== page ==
Efficient Community Search over Massive Multi-layer Networks

Project: Research project

Project Details


Graphs are widely used to depict various entities and their complex relationships in society and nature, such as social networks, chemical compounds, road networks, and so on. However, a singlelayer graph represents nodes and edges that belong to the same type, which is not accurate enough to model complex relations in real-life networks. To capture multiple modes of entities’ interactions, we study a different graph model of multi-layer networks, which exist widely in biomedical data of brain networks, financial networks, opinion dynamics, and geo-social networks. As an important graph analytics task, community search allows finding personalized communities, which has a wide range of applications in team formation, event organization, graph visualization, and recommendations. Although community search has been widely studied for single-layer graphs, the problem of community search over multi-layer graphs attracts limited attention. Existing community models in multi-layer graphs either take the same vertex set at different layers or consider a fixed number of cross-layers, which neglect their cross-layer interactions and fail to capture communities with the richest cross-layers. Another line of community search on heterogeneous information networks heavily relies on an input of meta-path patterns, which is hard to formulate.

To tackle these limitations, in this project, we intend to comprehensively investigate novel problems of community search over multi-layered networks, which aim at developing novel community models, efficient algorithms to handle large multi-layer graphs with massive nodes/edges and high layers, and also practical applications. Specifically, we plan to study the following tasks: 1) Multi-layer graph decomposition and indexing by extending a useful core subgraph to multilayer graphs and producing dense cross-layer subgraphs for visualization and efficient retrieval; 2) Multi-layer community search to find query-based communities by allowing path-connected and fully-connected connectivity; 3) Attributed multi-layer community search to support the vertices associated with attributes by finding high-quality communities with homogeneous attributes; and 4) Evaluation of proposed techniques on real-world datasets for further prototype system development. With our extensive research experience in the field of graph query processing and analytics, the outcomes of this project are expected to lead to new models and tools for community search over multi-layer networks, thereby benefiting the graph analytics industry.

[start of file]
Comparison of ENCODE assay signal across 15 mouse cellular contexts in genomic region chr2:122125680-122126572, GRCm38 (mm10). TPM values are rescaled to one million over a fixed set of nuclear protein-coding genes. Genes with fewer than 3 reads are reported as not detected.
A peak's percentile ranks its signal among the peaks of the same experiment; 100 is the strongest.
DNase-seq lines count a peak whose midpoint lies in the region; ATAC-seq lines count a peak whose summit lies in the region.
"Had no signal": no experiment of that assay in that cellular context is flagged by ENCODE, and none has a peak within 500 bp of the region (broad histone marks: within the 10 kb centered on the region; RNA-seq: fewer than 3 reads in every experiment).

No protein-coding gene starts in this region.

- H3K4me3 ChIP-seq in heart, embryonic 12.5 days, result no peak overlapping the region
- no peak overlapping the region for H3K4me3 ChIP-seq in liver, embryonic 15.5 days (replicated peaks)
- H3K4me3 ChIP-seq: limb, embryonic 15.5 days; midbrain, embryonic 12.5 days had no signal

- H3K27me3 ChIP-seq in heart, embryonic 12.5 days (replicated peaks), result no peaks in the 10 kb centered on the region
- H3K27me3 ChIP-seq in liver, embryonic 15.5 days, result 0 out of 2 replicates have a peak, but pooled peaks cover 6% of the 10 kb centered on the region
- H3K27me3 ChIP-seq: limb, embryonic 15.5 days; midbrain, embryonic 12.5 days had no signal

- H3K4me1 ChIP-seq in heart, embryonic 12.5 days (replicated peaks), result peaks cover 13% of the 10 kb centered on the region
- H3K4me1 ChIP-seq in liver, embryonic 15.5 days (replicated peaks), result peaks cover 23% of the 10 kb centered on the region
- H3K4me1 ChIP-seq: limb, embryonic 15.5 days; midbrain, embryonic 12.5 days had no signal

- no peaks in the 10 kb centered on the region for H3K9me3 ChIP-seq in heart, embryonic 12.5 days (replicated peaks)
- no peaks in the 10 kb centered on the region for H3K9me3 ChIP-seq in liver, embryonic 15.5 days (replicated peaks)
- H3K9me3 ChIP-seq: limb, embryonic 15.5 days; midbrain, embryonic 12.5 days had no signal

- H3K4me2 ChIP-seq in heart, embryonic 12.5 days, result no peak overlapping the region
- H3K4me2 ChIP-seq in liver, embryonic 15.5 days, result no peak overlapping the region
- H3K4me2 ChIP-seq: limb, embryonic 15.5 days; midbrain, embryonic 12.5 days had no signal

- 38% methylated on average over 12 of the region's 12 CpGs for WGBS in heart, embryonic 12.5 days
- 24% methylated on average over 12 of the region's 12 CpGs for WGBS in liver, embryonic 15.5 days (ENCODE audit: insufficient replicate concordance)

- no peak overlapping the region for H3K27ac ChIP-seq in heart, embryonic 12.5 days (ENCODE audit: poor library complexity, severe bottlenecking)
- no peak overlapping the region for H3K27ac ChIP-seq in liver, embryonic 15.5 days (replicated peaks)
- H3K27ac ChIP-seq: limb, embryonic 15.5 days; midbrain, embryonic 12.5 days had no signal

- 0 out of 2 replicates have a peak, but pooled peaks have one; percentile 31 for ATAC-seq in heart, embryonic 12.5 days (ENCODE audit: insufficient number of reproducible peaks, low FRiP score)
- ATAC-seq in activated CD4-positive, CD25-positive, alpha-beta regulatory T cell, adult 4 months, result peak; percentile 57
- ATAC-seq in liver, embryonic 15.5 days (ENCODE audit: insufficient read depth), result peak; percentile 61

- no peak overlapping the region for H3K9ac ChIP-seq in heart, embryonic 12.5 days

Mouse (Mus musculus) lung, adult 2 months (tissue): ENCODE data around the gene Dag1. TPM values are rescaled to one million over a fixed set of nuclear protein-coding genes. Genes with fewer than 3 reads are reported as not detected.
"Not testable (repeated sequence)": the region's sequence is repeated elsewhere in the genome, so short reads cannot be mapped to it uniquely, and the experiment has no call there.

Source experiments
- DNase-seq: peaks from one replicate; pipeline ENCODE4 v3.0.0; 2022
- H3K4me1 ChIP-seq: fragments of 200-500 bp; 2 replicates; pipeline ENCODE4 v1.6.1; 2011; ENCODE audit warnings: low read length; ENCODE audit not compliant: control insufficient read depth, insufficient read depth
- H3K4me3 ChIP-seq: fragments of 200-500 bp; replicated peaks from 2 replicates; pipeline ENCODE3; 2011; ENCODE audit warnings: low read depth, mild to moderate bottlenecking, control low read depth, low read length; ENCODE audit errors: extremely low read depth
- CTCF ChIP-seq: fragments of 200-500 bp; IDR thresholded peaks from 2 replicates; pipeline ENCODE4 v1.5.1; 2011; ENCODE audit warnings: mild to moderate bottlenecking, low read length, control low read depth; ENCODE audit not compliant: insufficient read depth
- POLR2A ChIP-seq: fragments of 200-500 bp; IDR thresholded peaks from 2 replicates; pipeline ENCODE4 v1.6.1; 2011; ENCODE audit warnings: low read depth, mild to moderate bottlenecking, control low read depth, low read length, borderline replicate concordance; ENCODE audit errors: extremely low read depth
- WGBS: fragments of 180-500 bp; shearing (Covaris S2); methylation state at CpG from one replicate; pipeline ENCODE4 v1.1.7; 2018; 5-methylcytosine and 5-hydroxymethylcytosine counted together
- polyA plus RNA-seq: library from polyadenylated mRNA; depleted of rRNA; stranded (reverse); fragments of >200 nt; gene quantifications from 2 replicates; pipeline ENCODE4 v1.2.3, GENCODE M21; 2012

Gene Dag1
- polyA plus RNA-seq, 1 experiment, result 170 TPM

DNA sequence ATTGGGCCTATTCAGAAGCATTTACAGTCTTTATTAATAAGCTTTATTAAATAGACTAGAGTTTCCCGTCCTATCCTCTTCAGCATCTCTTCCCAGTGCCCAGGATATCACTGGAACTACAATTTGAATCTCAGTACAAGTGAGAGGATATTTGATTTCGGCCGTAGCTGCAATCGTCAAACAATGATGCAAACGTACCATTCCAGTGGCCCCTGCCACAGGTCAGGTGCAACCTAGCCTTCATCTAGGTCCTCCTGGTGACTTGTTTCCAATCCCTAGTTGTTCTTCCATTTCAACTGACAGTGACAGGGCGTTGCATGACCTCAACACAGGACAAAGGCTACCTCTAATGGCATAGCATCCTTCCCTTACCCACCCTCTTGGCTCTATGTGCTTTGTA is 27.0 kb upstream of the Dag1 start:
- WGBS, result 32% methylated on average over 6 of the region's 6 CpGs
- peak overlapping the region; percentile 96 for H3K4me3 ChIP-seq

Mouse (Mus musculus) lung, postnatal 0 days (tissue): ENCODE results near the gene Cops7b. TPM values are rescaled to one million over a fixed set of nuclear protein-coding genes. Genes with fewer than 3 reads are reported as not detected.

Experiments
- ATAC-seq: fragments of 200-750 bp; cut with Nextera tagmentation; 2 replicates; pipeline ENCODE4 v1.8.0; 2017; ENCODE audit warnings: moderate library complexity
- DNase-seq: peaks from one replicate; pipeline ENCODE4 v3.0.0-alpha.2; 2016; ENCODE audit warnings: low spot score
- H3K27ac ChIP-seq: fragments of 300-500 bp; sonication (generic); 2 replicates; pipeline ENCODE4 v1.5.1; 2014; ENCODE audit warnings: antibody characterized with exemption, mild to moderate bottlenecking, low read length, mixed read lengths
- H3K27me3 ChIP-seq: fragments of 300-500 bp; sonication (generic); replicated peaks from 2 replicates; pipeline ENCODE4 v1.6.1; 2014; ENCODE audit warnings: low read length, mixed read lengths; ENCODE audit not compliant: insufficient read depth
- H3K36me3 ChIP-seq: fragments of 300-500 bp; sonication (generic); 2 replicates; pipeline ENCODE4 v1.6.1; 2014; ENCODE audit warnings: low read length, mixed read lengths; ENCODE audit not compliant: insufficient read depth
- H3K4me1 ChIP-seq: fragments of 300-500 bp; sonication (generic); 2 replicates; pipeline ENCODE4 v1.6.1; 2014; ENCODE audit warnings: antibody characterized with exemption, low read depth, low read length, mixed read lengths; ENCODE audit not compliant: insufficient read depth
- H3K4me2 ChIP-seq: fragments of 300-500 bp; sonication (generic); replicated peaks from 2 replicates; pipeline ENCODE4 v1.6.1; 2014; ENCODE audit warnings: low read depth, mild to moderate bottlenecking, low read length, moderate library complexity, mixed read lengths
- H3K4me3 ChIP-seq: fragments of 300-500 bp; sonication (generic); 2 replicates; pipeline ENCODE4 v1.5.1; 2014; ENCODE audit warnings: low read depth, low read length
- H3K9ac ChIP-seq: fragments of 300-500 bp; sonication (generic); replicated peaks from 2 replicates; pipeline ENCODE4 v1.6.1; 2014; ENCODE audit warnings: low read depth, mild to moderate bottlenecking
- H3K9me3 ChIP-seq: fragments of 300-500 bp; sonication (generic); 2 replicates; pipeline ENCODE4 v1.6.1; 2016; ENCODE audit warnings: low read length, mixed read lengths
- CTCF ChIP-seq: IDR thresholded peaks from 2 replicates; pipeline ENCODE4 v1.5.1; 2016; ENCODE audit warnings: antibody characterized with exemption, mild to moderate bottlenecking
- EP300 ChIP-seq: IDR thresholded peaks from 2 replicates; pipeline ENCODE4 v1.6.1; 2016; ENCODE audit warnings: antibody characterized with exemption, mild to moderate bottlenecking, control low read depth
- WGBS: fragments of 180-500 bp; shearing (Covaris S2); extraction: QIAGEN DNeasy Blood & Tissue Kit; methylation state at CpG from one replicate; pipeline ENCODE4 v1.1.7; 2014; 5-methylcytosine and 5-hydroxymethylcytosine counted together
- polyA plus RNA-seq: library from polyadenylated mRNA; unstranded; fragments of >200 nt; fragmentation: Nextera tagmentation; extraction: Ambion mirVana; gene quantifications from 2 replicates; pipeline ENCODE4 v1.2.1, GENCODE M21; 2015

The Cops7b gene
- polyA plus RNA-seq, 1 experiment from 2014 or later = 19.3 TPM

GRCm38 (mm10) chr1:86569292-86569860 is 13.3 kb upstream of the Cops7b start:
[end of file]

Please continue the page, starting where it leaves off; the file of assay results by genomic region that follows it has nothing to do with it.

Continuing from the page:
StatusNot started
Effective start/end date1/01/2531/12/27


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